Wesleyan Students, Staff, and Faculty,
Since arriving at Wesleyan, the existence of two different, contrary Wesleyans has become increasingly apparent. Firstly, there is the Wesleyan in the eyes of the majority of the faculty–at least those making decisions pertaining to the student body. As President Bennet explained at his WestCo open discussion, this Wesleyan’s vision rests on academia, the schools first priority. Then, there is the Wesleyan that many of my classmates and myself see and believed actually existed when we applied and accepted attendance to Wes. This Wesleyan does pride itself on strong academics, but recognizes that academics can never truly be a “first” priority. Such things as safety, equality, and battling systematic forms of oppression need to come first, in this vision. However, the student body cannot successfully prevail over the faculty.
I have heard far too many times of students being kicked out or having to leave Wes because of their activism. So many members of the faculty, staff, and dean’s office have openly admitted that one cannot be both an academic and a successful academic at Wesleyan. As a result, Wes has developed into an extremely apathetic community. Most students don’t even see a purpose in activism. The cause—whatever the cause is—seems hopeless.
Before going further, I would like to think Virginia Weihs for her beautiful and articulate Wespeak on gender neutrality on this campus. In the same meeting with President Bennett, he responded to several questions I posed to him about gender neutrality—or the lack thereof—on this campus. His first remark was that he had no idea what I was talking about, as though instead of asking about “gender neutral” issues, I was asking him for the average airspeed velocity of an unladen swallow. Then, when I was able to reach a point where to not know what I was talking about would have shown him to be incompetent, he replied, “Oh yeah.” Ah ha! I proceeded to mention the sudden canceling of gender-neutral housing for frosh three summers ago, saying that the trustees had cancelled the plan after students had already been given housing assignments. His response was to say, “No, that was my fault. I did that.”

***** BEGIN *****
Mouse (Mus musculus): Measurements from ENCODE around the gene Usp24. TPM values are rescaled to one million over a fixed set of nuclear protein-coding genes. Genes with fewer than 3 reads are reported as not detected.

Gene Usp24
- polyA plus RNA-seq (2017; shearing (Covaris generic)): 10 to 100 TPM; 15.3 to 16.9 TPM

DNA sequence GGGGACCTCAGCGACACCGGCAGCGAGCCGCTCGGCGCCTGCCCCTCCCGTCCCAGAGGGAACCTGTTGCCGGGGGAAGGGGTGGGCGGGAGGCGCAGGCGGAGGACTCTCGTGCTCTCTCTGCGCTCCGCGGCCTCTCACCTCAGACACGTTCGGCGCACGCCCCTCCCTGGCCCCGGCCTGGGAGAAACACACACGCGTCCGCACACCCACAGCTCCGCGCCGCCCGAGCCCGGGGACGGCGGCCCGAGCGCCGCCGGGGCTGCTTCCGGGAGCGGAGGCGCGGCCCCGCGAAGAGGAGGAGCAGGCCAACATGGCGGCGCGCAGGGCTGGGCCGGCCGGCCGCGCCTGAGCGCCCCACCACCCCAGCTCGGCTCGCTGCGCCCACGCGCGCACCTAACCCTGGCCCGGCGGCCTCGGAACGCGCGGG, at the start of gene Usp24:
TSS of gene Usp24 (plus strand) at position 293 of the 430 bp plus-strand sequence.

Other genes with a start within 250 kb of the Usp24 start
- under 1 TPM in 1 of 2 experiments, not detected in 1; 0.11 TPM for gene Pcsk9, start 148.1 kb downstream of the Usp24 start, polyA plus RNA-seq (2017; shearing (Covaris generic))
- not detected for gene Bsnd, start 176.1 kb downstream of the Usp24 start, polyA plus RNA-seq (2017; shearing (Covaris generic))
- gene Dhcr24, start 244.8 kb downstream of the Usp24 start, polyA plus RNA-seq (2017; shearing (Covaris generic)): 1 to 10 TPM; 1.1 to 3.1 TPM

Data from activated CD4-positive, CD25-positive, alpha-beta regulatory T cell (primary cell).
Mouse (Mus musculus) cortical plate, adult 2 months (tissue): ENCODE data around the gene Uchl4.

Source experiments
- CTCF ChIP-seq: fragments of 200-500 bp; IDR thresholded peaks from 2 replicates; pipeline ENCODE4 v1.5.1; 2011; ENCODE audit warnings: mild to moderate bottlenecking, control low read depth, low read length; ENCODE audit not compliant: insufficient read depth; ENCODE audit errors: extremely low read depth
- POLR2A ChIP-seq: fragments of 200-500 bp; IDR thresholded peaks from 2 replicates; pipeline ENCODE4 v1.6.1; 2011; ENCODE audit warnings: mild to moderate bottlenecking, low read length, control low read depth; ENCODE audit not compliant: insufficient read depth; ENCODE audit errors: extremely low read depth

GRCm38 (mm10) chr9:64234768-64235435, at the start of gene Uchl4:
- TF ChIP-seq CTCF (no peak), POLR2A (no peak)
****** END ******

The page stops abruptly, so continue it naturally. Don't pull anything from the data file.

How can it be that a few years ago 93 percent of students were in favor of gender neutral housing for all students in the most widely responded survey in WSA history? This is an institution of students. And, yes, President Bennet, this is an institution of learning. I’m reminded of that every time I simply can’t fight to exist safely on this campus anymore because I have a paper due the next day.
President Bennet, staff, students, and faculty,
This is your time to take a stance. This school is in a very scary place. There is a battle between continuing the fight to making Wesleyan a safer, more open school and conforming to the norms of American society. I, like so many other students, came to Wesleyan because we thought it was a school that prioritized safety. How can I learn when I don’t feel safe? Academics can’t come first when people are openly spreading racism, homophobia, sexism, classism, and all other systematic American oppressive forces. This is your chance to help make Wesleyan safe. The more people that join in this fight, the easier it will be. We need you.